When The Incredible Adventures of Van Helsing released last year, I felt it a breath of fresh air for the hack n’ slash genre.
It shy’d away from the dreary, overtly oppressive mood that has, for the most part, been representative of the genre since Diablo, for all intents and purposes, made it for what it is today.
It instead comfortably set itself between the dreariness that you would normally see in a Diablo, and the cartoonish nature of, say, Torchlight and did so in the way that it presented the world and its characters. The game is led by Van Helsing, the deadpan monster hunter and son to the hero of legend by the same name. Accompanied by his companion, a sarcastic family friend and ghost, whose love for luxuries is seconded only to her own curiosity itself; often times presented in a questionable fascination with red buttons. The game most definitely had a charm to it. It was genuinely humorous, though it didn’t wear its humor on its sleeve; allowing for the plot and characters themselves to take center stage and be the driving force for the player. It just knew to crack a joke from time to time and when to do so.
While the gameplay itself was rather standard and the different classes, outside of allowing access to different equipment sets and weapons, more or less felt the same to play, there was quite a bit of depth to be found under the hood. The skills and buffs on offer did a lot in allowing the player to switch up how they chose to play their characters and in handling certain combat scenarios. I quickly found myself drawn to the game, which can’t really be said for me and all that many similar titles. It was largely thanks to this system and how it allowed me to make a more and more distinct character the further I got into the game that kept me moving forward until I saw the end. That isn’t to say that other games don’t offer similar systems; but there aren’t that many I’ve played that have handled it quite this well.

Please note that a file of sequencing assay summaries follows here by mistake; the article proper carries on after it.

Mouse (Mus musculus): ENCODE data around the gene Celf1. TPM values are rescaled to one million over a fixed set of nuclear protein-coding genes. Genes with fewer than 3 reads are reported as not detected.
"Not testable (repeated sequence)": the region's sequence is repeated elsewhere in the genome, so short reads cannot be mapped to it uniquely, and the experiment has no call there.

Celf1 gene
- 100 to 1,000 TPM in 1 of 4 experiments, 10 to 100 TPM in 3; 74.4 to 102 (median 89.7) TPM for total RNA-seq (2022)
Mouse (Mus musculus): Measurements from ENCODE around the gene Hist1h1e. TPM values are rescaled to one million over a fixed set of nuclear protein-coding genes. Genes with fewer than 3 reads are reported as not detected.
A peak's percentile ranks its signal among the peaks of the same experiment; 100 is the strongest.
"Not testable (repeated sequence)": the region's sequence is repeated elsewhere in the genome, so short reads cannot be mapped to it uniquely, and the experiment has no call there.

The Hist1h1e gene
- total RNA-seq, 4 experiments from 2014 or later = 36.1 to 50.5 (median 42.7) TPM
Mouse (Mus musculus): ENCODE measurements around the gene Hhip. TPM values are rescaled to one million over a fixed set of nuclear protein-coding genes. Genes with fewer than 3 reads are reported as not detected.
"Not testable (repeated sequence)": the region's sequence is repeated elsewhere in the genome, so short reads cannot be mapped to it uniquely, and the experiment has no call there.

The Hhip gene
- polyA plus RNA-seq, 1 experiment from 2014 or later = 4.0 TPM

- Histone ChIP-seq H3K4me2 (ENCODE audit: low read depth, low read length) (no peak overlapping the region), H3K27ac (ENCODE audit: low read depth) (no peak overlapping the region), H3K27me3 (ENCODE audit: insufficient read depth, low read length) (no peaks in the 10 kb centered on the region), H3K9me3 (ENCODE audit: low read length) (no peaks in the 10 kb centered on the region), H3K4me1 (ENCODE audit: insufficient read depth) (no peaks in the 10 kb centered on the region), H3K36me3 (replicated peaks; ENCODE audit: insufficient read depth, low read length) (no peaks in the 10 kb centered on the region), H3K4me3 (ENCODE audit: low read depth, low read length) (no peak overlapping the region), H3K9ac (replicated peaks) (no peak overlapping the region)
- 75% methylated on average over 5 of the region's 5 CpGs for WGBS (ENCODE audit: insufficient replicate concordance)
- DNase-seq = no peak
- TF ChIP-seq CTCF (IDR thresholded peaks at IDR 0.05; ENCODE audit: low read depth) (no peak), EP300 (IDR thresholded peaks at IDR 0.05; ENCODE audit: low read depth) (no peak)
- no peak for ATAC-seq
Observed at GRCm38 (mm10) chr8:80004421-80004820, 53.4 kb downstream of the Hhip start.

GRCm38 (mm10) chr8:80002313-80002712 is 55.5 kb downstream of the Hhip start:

In short, I found the game to be a blast. It played well, boasted great visuals and a strong steampunk-meets-medieval art direction, and offered a good sense of humor and solid writing. The game had a lot going for it and was only really brought down by its technical issues that, while mostly addressed in the months following the game’s release, are still somewhat present even today.
With the announcement of the sequel, which we should be seeing about this time next month, I am hopeful and waiting to see if the overall quality of the game will match that of the original while, hopefully, releasing in a better state than the original. I am even more interested, however, in seeing the changes that they made this time around. I hear talks of a larger roster of character classes, skills and power-ups, the introduction of runecrafting; adding yet another level of depth to character development, the inclusion of ‘Chimeras’ – pets – to the game, and even dynamic weather. Not to mention it’s being billed as a significantly larger game in general.
If they can work on better differentiating the different classes and how they play while, again, avoiding the technical issues that marred the experience the original was early on, they may just have a winner on their hands over that at Neocore. If not, and this proves to just be more of the same, well, at least in my opinion, I still feel safe in saying they have a winner on their hands.
The Incredible Adventures of Van Helsing II is currently available for pre-order over on Steam or directly on Neocore’s site (offering special goodies); which will grant you access to the closed beta that is taking place at the moment.
Expect to see a fantastic review of the sequel from us here at Duuro after the games drops Apil 17th.